Shellfish produce a substance that acts like glue in the presence of water. Scientists at the Massachusetts Institute of Technology have mimicked it to make a bio-glue that stops bleeding in a matter of seconds.
The glue can close the wound in 15-30 seconds, which is many times faster than similar products. Tests in rats and pigs showed that the glue remained in place for several weeks before being slowly broken down by the body as the tissues healed. However, if necessary, it can be removed earlier by applying a special solution. Experiments also showed that the glue did not cause severe inflammation around the healing area.
Scientists were inspired by nature to create the glue. It is known that shells are firmly attached to stones, hulls of ships – to hard, wet and dirty surfaces. To gain a foothold on them, shells secrete two different fluids. The first is the oil, which repels and displaces water, allowing the second liquid – the protein-based glue – to adhere to the cleaned shale.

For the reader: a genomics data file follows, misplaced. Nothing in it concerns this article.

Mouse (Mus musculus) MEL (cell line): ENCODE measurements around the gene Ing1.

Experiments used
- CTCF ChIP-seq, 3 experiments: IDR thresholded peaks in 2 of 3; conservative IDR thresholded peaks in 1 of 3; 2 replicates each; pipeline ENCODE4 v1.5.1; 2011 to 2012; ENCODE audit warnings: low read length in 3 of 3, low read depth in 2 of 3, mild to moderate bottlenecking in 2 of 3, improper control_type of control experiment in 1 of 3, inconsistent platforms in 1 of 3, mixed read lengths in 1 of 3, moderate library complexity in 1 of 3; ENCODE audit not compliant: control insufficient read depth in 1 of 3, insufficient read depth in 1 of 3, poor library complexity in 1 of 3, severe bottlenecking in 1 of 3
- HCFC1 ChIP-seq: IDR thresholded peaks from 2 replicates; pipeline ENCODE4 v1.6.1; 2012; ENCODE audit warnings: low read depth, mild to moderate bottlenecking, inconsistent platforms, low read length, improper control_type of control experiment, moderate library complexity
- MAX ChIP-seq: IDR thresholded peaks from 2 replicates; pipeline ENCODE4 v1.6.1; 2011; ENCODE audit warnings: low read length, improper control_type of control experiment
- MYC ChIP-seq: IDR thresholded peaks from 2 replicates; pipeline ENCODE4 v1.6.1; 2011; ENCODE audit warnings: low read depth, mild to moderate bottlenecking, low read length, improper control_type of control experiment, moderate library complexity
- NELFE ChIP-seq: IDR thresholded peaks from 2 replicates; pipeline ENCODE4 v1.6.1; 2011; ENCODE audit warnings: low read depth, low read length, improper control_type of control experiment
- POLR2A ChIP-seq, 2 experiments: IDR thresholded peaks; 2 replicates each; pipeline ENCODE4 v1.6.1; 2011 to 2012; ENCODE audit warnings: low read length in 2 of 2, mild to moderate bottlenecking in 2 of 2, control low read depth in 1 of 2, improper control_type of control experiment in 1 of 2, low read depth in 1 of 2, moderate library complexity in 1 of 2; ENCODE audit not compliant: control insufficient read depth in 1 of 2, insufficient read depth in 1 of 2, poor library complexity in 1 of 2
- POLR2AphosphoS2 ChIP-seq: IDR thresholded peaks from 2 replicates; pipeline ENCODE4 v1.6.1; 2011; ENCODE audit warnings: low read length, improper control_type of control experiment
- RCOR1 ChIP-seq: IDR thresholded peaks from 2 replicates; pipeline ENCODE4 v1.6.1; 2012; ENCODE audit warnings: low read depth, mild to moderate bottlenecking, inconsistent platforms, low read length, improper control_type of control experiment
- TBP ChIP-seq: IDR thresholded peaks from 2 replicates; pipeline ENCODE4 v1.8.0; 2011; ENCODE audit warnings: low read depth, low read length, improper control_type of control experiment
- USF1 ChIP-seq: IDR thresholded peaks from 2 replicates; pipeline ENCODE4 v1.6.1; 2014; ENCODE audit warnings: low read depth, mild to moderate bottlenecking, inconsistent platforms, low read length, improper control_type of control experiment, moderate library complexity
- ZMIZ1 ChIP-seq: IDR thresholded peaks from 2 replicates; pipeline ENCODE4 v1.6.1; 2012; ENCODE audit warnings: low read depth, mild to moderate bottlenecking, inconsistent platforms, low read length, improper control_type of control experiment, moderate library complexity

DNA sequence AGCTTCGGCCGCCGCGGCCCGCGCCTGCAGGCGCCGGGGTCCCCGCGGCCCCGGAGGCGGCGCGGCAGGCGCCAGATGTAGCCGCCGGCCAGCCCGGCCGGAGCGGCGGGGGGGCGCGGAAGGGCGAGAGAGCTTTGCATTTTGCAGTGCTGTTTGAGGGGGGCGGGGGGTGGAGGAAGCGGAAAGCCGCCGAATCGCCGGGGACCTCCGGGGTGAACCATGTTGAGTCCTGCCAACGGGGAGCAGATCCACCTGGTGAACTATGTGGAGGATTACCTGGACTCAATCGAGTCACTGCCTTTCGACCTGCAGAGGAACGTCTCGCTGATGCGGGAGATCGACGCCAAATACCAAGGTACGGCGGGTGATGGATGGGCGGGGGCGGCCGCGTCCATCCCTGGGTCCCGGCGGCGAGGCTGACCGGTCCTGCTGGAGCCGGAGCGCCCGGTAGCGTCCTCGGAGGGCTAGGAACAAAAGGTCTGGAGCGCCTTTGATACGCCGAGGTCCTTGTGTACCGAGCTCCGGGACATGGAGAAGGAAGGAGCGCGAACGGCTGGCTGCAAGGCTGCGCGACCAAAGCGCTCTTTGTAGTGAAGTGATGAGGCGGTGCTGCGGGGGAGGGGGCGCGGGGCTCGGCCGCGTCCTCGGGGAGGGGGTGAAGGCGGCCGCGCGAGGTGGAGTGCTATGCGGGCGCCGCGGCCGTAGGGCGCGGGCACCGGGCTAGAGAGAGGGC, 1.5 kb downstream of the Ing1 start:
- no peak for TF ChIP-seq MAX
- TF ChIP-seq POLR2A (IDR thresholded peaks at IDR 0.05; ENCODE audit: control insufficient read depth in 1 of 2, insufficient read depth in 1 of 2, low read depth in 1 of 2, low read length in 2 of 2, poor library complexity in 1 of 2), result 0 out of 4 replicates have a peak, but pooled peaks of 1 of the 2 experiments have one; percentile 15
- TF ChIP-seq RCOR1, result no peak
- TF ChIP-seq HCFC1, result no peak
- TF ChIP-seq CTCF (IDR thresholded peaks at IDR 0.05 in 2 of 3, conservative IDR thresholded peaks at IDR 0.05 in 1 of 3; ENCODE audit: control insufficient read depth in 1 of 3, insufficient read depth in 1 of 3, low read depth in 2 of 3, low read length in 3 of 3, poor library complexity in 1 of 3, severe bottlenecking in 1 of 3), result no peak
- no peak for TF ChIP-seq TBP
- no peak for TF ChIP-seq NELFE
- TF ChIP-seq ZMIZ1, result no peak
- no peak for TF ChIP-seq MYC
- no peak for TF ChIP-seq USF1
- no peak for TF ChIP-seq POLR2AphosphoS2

To mimic natural material, MIT scientists used previously developed medical adhesives. In 2019, scientists created a double-sided tape that can replace stitches when closing a wound or incision in an organ or skin. This time, they froze sheets of their material, pulverized it into tiny particles, and then suspended it in silicone oil.
Experiments have shown that glue works better than existing hemostats. They stop blood flow even in those experimental animals that have been given strong thrombolytics.
The research is published in the journal Nature Biomedical Engineering.